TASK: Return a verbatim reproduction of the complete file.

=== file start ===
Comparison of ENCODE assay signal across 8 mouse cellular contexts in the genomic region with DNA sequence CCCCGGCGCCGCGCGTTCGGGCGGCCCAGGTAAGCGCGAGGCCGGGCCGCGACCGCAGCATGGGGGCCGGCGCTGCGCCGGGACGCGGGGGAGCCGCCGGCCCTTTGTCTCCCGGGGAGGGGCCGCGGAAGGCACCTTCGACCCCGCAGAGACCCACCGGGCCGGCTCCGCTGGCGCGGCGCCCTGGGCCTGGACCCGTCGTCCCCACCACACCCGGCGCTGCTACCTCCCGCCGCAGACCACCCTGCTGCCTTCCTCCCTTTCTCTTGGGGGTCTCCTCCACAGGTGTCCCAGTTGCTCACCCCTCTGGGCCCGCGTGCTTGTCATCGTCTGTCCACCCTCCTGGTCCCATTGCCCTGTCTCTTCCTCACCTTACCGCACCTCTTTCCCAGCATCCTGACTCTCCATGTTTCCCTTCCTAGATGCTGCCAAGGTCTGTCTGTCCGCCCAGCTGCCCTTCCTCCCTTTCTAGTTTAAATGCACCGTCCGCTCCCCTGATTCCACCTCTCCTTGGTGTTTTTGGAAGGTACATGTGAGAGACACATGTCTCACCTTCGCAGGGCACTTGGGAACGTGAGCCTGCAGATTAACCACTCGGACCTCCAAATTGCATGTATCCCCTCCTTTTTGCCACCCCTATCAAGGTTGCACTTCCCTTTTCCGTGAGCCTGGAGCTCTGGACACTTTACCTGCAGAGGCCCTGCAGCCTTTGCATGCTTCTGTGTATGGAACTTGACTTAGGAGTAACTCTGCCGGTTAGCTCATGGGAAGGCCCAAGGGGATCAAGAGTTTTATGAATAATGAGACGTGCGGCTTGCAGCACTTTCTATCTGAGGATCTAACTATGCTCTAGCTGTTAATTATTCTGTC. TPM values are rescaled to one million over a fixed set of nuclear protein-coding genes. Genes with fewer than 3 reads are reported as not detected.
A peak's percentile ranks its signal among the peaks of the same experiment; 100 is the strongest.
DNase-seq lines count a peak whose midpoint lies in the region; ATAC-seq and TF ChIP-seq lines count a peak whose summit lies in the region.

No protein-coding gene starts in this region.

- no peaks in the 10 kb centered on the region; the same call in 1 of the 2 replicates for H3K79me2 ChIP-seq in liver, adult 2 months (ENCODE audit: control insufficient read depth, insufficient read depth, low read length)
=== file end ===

Comparison of ENCODE assay signal across 8 mouse cellular contexts in the genomic region with DNA sequence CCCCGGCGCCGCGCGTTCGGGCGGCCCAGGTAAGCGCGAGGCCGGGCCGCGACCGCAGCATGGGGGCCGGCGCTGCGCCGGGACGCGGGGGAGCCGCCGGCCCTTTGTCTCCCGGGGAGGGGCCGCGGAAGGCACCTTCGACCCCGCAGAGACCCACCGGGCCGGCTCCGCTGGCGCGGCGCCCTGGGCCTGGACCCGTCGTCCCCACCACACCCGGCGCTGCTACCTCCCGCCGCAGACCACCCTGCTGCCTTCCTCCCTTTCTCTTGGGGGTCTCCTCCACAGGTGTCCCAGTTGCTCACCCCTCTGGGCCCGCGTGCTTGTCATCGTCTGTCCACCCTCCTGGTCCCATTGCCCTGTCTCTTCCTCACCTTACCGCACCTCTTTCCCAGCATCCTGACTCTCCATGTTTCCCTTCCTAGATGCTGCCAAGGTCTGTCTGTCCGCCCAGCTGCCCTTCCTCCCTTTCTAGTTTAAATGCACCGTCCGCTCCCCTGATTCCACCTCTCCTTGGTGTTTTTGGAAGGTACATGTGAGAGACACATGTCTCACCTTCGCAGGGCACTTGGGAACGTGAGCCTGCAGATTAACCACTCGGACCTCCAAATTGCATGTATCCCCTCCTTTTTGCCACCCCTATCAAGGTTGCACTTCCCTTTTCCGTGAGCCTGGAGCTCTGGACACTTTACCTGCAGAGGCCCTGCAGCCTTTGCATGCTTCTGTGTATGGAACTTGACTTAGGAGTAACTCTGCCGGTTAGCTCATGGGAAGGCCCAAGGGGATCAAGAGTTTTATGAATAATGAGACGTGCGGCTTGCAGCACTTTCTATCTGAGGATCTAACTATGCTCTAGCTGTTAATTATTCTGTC. TPM values are rescaled to one million over a fixed set of nuclear protein-coding genes. Genes with fewer than 3 reads are reported as not detected.
A peak's percentile ranks its signal among the peaks of the same experiment; 100 is the strongest.
DNase-seq lines count a peak whose midpoint lies in the region; ATAC-seq and TF ChIP-seq lines count a peak whose summit lies in the region.

No protein-coding gene starts in this region.

- no peaks in the 10 kb centered on the region; the same call in 1 of the 2 replicates for H3K79me2 ChIP-seq in liver, adult 2 months (ENCODE audit: control insufficient read depth, insufficient read depth, low read length)